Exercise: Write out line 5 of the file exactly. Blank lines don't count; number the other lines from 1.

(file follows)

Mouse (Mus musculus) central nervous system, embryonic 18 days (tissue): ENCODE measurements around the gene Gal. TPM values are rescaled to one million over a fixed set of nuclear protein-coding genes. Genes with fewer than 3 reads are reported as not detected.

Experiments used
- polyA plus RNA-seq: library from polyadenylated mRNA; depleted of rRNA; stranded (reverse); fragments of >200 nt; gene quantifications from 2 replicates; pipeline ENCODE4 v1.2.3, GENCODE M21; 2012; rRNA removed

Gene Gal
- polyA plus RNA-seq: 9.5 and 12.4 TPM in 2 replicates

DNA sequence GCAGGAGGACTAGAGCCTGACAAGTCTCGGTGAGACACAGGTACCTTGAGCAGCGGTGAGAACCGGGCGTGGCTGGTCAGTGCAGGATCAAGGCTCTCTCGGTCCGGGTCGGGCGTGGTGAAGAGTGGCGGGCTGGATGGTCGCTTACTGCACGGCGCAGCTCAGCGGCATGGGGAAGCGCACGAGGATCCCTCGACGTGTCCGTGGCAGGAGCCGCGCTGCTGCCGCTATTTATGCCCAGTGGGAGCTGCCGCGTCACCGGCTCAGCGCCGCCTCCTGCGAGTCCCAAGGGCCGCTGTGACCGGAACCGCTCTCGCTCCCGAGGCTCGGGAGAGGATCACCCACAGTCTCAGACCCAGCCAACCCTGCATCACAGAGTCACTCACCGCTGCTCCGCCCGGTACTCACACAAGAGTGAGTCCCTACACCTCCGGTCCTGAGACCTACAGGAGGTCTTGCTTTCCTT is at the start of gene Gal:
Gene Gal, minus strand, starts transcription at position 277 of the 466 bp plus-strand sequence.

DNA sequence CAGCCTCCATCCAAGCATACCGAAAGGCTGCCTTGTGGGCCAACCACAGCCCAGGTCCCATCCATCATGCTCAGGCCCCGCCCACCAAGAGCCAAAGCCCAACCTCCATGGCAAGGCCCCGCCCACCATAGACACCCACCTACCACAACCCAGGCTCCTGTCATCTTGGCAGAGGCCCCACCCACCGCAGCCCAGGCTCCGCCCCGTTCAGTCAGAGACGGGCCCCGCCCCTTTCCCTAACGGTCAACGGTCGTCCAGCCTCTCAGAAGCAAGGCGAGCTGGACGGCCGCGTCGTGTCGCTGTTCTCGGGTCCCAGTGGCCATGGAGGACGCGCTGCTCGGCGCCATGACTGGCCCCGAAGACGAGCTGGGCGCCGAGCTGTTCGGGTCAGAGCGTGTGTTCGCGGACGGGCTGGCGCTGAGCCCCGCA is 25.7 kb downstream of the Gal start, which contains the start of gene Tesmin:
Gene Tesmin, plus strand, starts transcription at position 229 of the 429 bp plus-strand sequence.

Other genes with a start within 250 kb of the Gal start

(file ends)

- polyA plus RNA-seq: 9.5 and 12.4 TPM in 2 replicates